The game of croquet is open to any number of players, up to eight. Even ten or twelve might take part in it, by using extra balls. The rules of the game, in all cases, remain the same, but the interests of the play will vary according to the number of players, and in a kind of inverse ratio, diminishing as the latter is increased. A match of more than eight would prolong the play, beyond what might be termed a “reasonable time.”1
When eight players enter the lists, it is usual to play as friends, four and four to a side ; but the arrangement of four sets or sides, of two friends each, is equally admissible.
Seven players may go through the game, as if there were eight, by some one of either side taking the extra ball, and playing it in proper tour.2
When six enter, the play may be arranged either into two sides of three, or three of two ; each player, as in the game of eight, taking a single ball.
If there be only five players upon the ground, the odd one may be omitted, by the introduction of an extra ball, as above directed, thus constituting a set of six.3
The game of four may be played with eight balls, each player taking an extra ball and playing it in its proper tour. It is then simply the game of eight ; and, like the latter, may be arranged into two sides of four, or four of two.4
Three players may either play the game of four, by one of them taking the extra ball, or of six, by each taking two balls.
When there are only two players upon the ground, it becomes simply a game of four, - each taking two balls, and playing them alternately.5
Whatever be the number of players, the object of each is to make the grand round, and strike out against the starting stake, by the accomplishment of which feat, the “victory” is obtained.6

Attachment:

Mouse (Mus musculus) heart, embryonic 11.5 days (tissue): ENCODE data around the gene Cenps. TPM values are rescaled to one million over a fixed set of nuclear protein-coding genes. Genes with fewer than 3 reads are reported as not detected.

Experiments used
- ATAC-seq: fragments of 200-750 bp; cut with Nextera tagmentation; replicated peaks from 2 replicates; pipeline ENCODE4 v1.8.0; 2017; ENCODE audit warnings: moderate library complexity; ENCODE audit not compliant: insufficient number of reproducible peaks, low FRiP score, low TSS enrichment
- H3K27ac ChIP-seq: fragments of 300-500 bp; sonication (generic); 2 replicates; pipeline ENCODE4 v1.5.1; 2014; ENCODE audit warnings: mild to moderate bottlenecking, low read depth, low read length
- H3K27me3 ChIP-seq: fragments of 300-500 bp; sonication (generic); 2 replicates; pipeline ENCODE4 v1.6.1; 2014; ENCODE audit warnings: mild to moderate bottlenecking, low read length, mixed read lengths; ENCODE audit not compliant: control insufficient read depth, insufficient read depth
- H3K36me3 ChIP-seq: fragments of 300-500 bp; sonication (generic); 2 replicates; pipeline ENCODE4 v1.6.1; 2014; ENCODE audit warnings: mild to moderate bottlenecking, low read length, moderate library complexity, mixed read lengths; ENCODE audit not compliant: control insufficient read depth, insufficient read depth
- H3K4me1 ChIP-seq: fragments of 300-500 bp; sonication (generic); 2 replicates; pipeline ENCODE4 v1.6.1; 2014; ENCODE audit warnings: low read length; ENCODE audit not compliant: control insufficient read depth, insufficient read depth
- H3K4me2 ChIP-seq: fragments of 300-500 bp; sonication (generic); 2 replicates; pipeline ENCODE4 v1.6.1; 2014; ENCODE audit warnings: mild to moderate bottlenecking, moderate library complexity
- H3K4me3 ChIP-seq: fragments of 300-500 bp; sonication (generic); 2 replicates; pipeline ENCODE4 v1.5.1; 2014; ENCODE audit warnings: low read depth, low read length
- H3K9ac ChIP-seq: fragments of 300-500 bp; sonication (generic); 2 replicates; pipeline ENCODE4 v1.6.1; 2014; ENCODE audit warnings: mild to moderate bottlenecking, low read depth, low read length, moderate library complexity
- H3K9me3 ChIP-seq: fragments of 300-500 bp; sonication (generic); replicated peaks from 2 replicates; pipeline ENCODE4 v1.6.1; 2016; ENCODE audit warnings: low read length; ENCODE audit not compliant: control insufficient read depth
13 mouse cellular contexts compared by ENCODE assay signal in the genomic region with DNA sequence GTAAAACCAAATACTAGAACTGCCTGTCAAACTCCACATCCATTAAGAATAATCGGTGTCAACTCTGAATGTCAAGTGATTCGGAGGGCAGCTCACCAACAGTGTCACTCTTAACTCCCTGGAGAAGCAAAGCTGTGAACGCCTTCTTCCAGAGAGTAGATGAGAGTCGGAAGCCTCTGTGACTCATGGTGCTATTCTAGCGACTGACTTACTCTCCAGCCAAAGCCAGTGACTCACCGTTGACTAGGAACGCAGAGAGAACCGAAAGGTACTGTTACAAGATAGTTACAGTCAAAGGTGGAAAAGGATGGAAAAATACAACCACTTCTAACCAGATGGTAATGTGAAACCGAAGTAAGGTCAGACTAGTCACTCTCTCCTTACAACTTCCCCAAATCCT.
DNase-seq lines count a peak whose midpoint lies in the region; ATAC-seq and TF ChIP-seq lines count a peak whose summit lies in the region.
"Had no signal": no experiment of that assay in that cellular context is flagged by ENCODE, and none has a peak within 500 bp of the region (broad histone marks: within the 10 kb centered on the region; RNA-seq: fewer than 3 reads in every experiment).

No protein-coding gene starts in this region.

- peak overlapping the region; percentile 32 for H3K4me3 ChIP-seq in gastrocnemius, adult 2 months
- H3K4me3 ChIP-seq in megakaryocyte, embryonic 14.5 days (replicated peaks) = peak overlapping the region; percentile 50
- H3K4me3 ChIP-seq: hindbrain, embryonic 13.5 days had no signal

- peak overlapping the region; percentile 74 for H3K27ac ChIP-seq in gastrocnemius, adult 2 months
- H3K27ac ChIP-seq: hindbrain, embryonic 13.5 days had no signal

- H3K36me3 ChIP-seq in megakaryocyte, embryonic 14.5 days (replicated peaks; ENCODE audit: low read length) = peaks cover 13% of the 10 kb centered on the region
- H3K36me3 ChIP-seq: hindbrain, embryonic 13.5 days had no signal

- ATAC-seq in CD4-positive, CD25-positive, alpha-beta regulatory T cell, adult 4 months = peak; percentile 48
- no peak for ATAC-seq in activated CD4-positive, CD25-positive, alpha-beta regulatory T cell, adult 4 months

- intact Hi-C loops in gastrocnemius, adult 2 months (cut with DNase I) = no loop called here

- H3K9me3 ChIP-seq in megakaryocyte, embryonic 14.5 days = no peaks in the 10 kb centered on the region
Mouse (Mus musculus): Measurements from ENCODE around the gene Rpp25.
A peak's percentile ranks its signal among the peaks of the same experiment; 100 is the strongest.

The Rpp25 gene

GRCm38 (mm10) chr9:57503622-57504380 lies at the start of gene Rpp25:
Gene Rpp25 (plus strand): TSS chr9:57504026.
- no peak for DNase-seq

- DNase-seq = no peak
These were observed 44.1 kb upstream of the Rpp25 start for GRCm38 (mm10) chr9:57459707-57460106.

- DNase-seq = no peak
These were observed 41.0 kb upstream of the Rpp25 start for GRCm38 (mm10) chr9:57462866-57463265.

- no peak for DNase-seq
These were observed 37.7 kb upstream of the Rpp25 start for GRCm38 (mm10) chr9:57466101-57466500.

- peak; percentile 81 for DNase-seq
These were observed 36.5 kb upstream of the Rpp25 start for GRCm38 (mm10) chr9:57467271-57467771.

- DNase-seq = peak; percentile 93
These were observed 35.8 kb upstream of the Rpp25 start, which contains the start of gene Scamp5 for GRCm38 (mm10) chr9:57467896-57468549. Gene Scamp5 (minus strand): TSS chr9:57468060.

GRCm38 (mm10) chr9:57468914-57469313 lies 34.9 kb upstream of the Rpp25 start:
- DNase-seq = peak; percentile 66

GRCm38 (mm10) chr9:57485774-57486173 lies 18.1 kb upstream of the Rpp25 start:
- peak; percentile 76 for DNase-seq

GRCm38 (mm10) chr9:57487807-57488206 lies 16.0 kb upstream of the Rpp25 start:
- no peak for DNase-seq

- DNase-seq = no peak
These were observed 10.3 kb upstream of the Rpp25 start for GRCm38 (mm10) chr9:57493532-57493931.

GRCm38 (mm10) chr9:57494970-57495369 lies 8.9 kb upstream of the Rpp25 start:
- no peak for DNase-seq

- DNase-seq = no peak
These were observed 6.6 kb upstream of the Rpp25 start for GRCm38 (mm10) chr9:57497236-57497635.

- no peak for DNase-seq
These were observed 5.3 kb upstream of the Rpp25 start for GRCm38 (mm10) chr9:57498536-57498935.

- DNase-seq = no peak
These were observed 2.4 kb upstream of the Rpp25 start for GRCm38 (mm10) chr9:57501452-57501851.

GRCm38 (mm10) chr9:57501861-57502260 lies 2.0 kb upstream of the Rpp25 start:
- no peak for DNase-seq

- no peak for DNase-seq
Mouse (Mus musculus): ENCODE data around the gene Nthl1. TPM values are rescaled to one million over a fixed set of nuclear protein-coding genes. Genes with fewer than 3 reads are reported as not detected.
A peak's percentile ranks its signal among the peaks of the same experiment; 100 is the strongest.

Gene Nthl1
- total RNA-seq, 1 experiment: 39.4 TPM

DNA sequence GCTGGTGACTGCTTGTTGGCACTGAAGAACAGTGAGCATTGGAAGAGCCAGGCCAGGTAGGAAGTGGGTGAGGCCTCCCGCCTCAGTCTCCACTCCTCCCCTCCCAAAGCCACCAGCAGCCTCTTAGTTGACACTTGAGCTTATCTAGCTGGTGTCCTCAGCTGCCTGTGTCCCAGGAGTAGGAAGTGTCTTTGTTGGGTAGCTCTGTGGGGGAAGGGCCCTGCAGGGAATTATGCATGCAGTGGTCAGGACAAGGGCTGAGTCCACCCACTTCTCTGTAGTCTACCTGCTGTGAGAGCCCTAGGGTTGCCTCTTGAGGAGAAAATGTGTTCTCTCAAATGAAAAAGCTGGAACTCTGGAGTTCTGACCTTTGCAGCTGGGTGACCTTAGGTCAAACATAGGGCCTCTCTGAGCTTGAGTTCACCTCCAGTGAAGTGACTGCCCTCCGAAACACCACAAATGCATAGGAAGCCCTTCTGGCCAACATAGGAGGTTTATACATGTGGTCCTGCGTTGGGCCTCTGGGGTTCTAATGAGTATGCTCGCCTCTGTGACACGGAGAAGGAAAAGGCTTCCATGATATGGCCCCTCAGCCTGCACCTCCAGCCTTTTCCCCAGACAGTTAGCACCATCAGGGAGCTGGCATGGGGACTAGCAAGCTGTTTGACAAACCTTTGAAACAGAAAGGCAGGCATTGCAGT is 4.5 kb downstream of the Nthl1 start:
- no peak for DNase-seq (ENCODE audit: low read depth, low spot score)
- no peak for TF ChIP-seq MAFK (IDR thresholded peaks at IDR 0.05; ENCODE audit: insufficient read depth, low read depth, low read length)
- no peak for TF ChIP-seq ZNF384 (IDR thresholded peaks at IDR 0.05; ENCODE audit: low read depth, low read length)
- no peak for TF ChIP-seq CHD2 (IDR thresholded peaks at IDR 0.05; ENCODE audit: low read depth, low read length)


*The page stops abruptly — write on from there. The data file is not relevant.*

The course of the ball in making the grand round is, first, from the spot, through bridges 1 and 2 upwards ; then to the left flank in front of 3 ; thence through 3, 4, and 5 ; thence back to the line of the centre in front of 6 ; thence through 6 and 7, making the half-round.
The stake is next tolled ; after which the ball runs back through 7 and 6, downwards, or in a direction contrary to its previous course.
Having rerun 7 and 6, it crosses over to front of the right flank bridges, their front being reverse to that of those on the left. It then runs 8, 9, and 10, downwards ; crosses again to the centre line above 2 ; and reruns 2 and 1 towards the starting stake.
It has thus completed the grand round ; and, being once more placed upon the spot, has the option, either of striking out or continuing the play, with the privileges of the Rover.7
Before entering upon a game of croquet, there are certain preliminary points that deserve attention. Of these the most important is making the match.8
Out of the company intended to take part in the play, two chiefs should be chosen.9
Each chief takes a ball, - any ball, - places it between the piers of bridge No. 1, and, with a blow of the mallet, drives it in the direction of the starting stake ; the object being to lay it as near as possible to the foot of the stake.
The other chief "strikes" in like fashion, and, when the operation is over, the ball that lies nearest to the stake wins the right to first choice of friends, as also the option to lead off in the play.10
The chief, who has thus obtained first choice out of the company, names a friend ; but only one at a time. The adversary has second choice, and also selects a friend. The third choice belongs to the victorious chief ; the fourth to the adversary ; and so on, till the sides are selected, when the match is considered made.
The chief, who leads the play, will now take up that ball, whose color is represented by the ring standing highest on the stake, and one of the mallets, - any one.11
The adversary must take the ball whose color comes next ; the third falls to the friend first chosen ; the fourth to the friend chosen by the adversary ; and so on, in alternate succession of friends and enemies, till all the balls have been appropriated.12
Each player being provided with a ball and mallet, then game may begin ; the play proceeding in the order of the colored rings upon the stake, from the top downwards.13
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